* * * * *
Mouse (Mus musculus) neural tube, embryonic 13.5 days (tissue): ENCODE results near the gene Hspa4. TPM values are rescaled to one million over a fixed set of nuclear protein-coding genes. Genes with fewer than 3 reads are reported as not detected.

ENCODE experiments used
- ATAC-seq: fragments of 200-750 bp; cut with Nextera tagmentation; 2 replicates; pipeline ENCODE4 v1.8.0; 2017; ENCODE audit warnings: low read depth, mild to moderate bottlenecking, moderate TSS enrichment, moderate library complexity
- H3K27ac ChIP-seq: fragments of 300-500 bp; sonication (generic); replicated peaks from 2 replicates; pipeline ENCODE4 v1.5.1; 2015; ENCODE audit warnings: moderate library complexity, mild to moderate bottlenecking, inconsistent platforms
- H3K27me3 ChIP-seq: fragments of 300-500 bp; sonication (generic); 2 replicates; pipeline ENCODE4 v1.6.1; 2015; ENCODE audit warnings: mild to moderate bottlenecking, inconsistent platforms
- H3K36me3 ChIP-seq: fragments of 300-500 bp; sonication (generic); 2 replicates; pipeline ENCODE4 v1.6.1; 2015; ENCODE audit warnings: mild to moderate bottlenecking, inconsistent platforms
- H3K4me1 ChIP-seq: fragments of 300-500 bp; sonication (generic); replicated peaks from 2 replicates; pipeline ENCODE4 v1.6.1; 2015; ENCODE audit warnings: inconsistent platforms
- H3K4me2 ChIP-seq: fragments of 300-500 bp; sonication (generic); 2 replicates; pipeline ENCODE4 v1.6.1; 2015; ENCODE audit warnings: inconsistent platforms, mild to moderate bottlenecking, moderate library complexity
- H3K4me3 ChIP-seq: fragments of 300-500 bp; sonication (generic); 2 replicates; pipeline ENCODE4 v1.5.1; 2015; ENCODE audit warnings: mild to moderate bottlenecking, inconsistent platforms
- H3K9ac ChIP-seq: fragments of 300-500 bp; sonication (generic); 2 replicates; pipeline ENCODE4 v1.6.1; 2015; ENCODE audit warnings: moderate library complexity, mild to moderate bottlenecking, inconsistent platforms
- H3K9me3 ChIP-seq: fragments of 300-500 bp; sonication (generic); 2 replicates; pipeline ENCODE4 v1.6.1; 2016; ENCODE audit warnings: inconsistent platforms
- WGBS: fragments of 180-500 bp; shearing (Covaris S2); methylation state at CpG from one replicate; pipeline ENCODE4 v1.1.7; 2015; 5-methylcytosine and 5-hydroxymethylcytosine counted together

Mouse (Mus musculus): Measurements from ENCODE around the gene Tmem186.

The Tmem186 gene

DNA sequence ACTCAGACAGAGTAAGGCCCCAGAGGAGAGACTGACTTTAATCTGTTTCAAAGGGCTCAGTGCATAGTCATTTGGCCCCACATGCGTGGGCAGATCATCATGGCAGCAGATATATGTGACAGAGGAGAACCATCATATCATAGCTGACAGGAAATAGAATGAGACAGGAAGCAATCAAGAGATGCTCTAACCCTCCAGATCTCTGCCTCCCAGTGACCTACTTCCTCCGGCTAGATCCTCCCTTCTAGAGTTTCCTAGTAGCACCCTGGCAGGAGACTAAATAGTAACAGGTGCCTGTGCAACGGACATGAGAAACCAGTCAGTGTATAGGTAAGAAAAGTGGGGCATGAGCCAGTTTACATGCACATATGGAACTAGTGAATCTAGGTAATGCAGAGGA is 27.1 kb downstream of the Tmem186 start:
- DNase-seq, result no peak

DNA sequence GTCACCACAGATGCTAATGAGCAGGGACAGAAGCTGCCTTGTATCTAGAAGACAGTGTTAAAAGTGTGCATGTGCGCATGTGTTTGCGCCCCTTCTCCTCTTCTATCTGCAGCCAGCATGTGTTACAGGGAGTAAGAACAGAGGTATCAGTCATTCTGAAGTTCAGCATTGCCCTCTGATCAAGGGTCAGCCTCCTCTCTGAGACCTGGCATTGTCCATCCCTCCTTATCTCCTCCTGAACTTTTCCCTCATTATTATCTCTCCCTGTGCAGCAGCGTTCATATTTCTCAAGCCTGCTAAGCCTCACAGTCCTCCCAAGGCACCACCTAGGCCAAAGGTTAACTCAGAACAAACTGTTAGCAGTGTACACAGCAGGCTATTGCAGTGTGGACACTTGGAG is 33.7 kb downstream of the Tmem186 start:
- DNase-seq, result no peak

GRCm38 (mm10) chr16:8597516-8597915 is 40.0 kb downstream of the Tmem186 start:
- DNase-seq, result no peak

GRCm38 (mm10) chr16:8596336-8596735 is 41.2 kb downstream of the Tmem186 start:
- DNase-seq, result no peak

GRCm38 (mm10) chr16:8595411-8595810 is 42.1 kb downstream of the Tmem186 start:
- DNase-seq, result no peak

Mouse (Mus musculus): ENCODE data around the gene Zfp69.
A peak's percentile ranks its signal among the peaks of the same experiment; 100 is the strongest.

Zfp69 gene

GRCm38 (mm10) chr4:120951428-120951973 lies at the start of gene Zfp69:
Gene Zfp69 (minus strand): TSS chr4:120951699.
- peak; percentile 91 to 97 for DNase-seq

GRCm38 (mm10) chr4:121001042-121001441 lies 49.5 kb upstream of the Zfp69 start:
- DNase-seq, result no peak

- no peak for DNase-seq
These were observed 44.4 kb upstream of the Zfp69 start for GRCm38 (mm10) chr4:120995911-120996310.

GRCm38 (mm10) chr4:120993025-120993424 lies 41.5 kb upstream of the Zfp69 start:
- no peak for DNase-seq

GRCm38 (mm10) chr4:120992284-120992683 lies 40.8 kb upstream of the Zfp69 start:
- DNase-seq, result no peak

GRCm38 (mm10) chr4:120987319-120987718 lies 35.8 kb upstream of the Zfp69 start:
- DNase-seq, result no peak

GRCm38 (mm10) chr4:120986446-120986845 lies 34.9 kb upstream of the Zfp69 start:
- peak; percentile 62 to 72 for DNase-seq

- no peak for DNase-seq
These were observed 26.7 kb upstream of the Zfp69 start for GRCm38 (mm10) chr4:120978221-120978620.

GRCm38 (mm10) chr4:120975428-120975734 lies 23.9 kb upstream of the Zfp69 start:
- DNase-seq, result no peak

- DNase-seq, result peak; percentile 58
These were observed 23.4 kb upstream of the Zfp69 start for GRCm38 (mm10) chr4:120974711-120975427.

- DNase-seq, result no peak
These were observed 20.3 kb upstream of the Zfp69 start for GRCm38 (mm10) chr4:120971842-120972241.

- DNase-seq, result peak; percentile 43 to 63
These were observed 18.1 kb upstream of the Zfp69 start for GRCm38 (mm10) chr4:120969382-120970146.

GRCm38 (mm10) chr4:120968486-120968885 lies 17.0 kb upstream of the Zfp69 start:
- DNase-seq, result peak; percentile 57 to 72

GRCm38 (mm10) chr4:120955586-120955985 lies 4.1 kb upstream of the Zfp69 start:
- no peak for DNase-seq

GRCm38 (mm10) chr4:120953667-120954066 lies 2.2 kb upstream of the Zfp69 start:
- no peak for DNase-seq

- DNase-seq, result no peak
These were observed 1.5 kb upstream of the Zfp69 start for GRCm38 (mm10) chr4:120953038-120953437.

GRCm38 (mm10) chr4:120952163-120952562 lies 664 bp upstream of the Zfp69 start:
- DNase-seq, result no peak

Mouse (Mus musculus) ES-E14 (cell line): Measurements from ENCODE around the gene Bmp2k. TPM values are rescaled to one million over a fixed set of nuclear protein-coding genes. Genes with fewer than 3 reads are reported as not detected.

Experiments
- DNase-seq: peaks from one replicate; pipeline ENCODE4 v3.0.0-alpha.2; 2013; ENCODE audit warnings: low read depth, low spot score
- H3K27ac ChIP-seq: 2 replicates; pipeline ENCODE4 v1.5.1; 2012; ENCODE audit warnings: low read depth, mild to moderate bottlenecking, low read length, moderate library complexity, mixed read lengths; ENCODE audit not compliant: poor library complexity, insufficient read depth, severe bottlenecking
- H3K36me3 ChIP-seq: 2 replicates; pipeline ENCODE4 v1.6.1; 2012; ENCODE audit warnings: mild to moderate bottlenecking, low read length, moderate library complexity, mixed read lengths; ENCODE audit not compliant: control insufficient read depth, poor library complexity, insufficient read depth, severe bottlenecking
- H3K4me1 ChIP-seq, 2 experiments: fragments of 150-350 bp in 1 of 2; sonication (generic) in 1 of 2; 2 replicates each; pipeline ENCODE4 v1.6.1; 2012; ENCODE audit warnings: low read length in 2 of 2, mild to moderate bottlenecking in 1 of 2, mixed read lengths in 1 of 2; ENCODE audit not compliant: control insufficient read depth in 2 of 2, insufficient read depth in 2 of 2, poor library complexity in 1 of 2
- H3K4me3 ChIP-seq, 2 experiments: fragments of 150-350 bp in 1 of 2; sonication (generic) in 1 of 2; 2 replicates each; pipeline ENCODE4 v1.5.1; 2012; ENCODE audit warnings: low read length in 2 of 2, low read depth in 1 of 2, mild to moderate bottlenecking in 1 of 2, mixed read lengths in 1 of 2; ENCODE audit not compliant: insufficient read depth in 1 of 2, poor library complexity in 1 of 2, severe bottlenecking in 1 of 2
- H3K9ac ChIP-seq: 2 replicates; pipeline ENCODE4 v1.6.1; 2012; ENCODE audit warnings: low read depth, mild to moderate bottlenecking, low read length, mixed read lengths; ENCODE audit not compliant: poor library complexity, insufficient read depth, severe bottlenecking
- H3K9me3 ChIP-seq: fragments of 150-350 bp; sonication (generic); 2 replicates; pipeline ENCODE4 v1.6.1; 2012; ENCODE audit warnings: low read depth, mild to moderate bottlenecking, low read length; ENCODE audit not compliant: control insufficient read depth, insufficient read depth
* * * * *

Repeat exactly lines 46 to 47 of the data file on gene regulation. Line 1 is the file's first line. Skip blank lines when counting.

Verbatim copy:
- DNase-seq, result no peak

- DNase-seq, result peak; percentile 58